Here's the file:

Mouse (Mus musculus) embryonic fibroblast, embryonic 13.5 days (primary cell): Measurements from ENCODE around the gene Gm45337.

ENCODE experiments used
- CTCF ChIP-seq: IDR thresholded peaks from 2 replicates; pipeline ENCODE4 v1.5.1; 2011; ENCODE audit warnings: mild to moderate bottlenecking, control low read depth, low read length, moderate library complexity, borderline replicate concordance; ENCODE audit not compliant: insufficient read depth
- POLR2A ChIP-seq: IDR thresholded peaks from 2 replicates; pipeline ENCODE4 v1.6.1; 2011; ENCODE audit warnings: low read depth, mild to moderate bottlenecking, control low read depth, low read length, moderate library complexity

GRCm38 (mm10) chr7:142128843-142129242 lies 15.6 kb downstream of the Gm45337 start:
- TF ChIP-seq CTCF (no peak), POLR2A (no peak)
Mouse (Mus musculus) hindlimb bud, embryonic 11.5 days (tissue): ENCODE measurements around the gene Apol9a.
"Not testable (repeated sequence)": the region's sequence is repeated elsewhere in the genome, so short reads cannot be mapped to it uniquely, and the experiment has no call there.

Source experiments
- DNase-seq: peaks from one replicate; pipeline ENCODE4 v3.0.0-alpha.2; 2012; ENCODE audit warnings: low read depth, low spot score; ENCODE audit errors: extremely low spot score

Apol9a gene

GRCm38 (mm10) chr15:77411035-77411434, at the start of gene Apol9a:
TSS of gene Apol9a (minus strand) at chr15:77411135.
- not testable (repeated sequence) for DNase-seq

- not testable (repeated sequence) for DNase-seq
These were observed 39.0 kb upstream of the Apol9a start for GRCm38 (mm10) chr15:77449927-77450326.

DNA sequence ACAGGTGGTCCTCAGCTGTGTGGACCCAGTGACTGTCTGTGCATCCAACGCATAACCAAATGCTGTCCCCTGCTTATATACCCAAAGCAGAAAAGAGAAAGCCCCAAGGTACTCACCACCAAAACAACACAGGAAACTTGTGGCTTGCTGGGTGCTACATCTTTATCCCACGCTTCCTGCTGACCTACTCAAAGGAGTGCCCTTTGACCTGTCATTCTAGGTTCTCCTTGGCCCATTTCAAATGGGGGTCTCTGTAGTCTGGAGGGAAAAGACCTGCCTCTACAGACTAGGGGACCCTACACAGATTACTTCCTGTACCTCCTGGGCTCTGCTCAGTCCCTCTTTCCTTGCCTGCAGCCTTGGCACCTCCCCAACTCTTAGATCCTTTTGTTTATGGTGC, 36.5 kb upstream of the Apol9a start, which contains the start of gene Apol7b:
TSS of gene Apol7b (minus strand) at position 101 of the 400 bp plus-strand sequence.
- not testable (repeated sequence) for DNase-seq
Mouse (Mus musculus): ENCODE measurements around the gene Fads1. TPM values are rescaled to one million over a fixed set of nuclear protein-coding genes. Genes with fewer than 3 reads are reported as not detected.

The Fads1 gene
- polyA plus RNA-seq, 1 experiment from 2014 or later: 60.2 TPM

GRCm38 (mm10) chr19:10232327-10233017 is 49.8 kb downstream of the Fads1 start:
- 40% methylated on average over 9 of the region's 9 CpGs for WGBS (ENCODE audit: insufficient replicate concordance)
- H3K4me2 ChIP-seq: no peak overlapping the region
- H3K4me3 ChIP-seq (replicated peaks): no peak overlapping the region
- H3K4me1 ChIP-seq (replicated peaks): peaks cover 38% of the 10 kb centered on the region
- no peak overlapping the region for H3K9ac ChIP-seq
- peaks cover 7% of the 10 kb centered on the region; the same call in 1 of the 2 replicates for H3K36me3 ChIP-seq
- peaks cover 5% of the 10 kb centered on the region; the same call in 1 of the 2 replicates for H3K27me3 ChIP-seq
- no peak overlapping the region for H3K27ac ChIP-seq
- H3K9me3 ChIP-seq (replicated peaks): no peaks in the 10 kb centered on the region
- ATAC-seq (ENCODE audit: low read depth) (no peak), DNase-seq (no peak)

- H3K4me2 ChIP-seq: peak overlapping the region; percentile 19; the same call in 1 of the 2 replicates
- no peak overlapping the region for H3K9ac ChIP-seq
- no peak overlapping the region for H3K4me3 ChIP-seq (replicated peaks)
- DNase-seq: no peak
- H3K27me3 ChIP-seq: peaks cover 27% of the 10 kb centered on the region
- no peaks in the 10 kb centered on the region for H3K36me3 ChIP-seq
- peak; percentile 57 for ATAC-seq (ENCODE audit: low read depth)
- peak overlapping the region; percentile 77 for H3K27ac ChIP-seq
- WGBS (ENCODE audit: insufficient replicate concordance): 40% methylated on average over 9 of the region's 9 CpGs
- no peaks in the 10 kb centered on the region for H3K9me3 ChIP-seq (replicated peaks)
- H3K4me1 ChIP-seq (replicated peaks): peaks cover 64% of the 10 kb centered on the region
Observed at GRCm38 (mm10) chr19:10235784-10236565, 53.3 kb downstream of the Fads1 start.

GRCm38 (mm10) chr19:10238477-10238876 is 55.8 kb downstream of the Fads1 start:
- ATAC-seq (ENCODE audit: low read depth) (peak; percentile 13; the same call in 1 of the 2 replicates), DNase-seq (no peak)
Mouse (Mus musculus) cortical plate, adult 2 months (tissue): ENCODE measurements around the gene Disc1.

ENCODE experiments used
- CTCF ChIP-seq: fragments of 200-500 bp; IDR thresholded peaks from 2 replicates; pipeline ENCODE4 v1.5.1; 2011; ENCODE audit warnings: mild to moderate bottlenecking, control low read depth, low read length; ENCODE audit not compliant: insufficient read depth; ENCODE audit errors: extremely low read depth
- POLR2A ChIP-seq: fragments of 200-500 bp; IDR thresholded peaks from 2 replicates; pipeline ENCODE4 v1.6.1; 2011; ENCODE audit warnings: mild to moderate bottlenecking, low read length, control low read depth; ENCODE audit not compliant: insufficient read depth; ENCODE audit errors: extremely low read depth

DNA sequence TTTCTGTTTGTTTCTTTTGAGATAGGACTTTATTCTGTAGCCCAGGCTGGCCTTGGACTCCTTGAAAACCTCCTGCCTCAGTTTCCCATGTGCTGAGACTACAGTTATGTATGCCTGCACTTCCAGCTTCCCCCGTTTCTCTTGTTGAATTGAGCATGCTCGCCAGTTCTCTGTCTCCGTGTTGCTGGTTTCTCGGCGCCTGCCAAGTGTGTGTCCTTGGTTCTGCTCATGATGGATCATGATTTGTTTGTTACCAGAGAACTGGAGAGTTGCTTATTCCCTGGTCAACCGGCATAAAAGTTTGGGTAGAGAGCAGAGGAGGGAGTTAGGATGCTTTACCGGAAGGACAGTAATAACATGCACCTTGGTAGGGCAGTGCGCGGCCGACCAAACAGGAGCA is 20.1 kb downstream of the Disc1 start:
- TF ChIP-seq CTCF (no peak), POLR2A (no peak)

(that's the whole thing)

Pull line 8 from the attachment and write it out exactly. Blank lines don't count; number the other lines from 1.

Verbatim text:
"Not testable (repeated sequence)": the region's sequence is repeated elsewhere in the genome, so short reads cannot be mapped to it uniquely, and the experiment has no call there.